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Chronic high blood pressure, also known as hypertension, increases the risk of having a heart attack or stroke.
It can also lead to dementia, vision loss, bone loss, and kidney disease. That’s why it’s so important to take steps to lower blood pressure and keep it in a healthy range.
Medication can help, but simple changes to your diet can actually address the underlying causes of hypertension. That way you may be able to reduce your need for medication if you’re already on it — and maybe avoid it altogether if your numbers are just starting to creep up.
Considering that blood pressure medications have really come under fire by the FDA lately due to contamination with a known human carcinogen, there’s no better time to start lowering your blood pressure numbers naturally than now…
Increase your antioxidants and fiber
You see, blood pressure is determined by both the volume of blood your heart pumps, and the amount of resistance your arteries put up against that blood flow. A high volume of blood plus narrow, inflexible arteries, increases blood pressure numbers.
Cells in your arteries produce nitric oxide, which widens them so blood can flow through easily. But a buildup of free radicals — unstable molecules that disrupt healthy cells — stops this process. Without nitric oxide, arteries narrow and harden, increasing blood pressure.
Antioxidants from whole foods are your best defense against free radicals. Foods rich in nitrate help expand blood vessels. And studies show increasing fiber intake through cereals, grains and vegetables can reduce blood pressure.
To reduce hypertension, try adding these foods to your diet:
- Beans, peas, and lentils. They’re high in fiber and potassium, another heart-healthy nutrient
- Blueberries, which are high in antioxidants
- They have omega-3 fatty acids and antioxidants proven to reduce blood pressure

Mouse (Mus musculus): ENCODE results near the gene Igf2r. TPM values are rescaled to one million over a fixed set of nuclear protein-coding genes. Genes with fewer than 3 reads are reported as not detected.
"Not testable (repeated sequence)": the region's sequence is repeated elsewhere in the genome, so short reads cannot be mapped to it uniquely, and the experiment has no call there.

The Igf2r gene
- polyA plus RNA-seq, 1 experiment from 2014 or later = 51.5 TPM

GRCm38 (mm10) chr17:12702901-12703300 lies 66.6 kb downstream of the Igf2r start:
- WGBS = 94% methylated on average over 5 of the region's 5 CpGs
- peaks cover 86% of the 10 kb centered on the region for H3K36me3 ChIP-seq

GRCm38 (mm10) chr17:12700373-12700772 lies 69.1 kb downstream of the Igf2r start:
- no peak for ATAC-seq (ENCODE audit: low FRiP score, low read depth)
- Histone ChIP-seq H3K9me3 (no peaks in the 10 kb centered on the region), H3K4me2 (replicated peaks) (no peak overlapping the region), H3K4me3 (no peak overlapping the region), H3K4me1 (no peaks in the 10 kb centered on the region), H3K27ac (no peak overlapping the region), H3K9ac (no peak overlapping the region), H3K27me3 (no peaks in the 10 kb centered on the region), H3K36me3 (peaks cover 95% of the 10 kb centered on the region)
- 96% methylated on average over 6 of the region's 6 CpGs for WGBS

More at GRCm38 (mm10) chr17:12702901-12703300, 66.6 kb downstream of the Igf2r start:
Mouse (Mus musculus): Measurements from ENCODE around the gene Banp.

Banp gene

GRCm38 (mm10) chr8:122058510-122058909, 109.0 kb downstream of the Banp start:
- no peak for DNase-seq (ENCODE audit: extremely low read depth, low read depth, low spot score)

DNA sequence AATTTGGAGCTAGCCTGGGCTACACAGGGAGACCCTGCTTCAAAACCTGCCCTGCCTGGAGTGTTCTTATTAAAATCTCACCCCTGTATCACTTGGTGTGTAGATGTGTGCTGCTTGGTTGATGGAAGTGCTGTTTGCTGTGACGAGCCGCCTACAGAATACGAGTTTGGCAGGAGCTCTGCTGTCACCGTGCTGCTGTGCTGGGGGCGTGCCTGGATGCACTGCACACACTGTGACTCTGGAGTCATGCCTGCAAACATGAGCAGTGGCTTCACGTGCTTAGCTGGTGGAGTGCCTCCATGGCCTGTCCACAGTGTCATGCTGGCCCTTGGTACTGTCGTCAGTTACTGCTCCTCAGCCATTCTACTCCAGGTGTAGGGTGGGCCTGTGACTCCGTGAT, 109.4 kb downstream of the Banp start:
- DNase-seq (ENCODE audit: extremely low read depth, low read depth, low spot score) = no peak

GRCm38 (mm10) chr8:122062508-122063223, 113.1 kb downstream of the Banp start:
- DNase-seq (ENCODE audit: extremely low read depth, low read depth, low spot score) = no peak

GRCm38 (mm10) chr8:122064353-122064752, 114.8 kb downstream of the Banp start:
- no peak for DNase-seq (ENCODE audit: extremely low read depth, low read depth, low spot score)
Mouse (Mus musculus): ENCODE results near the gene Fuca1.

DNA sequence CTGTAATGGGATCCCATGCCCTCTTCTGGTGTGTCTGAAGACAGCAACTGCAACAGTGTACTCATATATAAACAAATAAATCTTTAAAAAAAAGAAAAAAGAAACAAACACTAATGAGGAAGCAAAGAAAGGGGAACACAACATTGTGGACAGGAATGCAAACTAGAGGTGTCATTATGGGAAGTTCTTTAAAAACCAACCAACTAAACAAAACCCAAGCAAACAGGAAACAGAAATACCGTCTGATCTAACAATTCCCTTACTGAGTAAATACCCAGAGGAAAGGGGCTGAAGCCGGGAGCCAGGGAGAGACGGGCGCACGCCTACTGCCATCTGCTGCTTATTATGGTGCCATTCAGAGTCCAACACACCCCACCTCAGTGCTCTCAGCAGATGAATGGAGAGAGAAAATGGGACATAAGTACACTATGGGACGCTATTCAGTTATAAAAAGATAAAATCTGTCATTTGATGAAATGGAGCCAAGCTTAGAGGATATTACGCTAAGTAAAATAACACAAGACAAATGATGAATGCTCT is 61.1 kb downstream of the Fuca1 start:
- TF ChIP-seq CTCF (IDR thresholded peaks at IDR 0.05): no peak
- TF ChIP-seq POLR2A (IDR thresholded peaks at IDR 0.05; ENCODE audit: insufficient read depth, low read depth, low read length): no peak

- Olive oil, with high levels of heart-healthy fats
- Pumpkin seeds (unsalted) and oil are high in fiber and magnesium
- Spinach, which is high in nitric oxide
- Beets are also high in nitric oxide
- Yogurt (unsweetened) has been shown to reduce blood pressure
Increasing the amount of these foods can help lower blood pressure. And, if you’re looking for a made-for-you blueprint on a diet to lower blood pressure, check out the DASH Diet.
The DASH diet
“DASH” is an acronym for Dietary Approaches to Stop Hypertension. This diet is made up of 8 to 10 servings of fruits and vegetables a day, whole grains, beans, nuts, low-fat dairy, lean meat like poultry or seafood, and healthy fats. It limits foods like red meat, added sugars, and unhealthy fats.
The DASH Diet, which is rich in antioxidants and fiber — including many of the foods I mentioned earlier — as well as potassium, magnesium, and nitric oxide, has been clinically shown to lower blood pressure in as little as one month.
However, researchers noticed that blood pressure numbers improved even more when this healthy diet was combined with a reduction in sodium.
Lower sodium intake
Too much salt can constrict blood vessels and increase blood volume, which, as noted above, is the exact cause of hypertension. Aim to keep your intake at 2,000 mg or less per day.
Reducing sodium intake means more than skipping the salt shaker. Even if you don’t salt your food, it’s likely you’re getting too much sodium because it’s hidden in just about every processed and packaged food product on the market — even those we think are healthy.
The American Heart Association has even created a list of foods with the highest amount of sodium, called “The Salty Six.” These are:
- Breads and rolls
- Cold cuts and cured meats
- Packaged soups
- Burritos and tacos
Try to avoid these foods, or opt for low-sodium versions wherever possible.
So, there are two simple things you can do to naturally lower your blood pressure and attack the root causes of the problem…
By following a healthy diet of whole foods rich in antioxidants and other nutrients, and reducing your sodium intake, you can lower your blood pressure (and your risk of heart attack, stroke, and kidney disease) and hopefully reduce your need for medication — with your doctor’s approval.
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- High blood pressure (hypertension) — Mayo Clinic
- Exploration of the Association between Dietary Fiber Intake and Hypertension among U.S. Adults Using 2017 American College of Cardiology/American Heart Association Blood Pressure Guidelines: NHANES 2007⁻2014 — JAMA Internal Medicine
- Flaxseed consumption may reduce blood pressure: a systematic review and meta-analysis of controlled trials — Journal of Nutrition
- Regular Yogurt Intake and Risk of Cardiovascular Disease Among Hypertensive Adults — American Journal of Hypertension
- Effects on Blood Pressure of Reduced Dietary Sodium and the Dietary Approaches to Stop Hypertension (DASH) Diet — The New England Journal of Medicine
- Salty Six Infographic — American Heart Association